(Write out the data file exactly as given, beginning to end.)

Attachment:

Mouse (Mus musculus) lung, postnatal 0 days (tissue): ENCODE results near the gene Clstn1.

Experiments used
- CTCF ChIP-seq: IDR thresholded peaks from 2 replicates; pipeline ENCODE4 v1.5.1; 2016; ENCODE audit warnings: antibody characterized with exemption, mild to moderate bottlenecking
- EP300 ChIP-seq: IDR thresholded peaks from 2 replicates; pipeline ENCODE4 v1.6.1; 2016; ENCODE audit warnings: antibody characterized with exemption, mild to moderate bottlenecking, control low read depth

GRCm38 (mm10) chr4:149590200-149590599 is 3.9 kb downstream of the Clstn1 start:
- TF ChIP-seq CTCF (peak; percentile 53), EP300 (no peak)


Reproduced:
Mouse (Mus musculus) lung, postnatal 0 days (tissue): ENCODE results near the gene Clstn1.

Experiments used
- CTCF ChIP-seq: IDR thresholded peaks from 2 replicates; pipeline ENCODE4 v1.5.1; 2016; ENCODE audit warnings: antibody characterized with exemption, mild to moderate bottlenecking
- EP300 ChIP-seq: IDR thresholded peaks from 2 replicates; pipeline ENCODE4 v1.6.1; 2016; ENCODE audit warnings: antibody characterized with exemption, mild to moderate bottlenecking, control low read depth

GRCm38 (mm10) chr4:149590200-149590599 is 3.9 kb downstream of the Clstn1 start:
- TF ChIP-seq CTCF (peak; percentile 53), EP300 (no peak)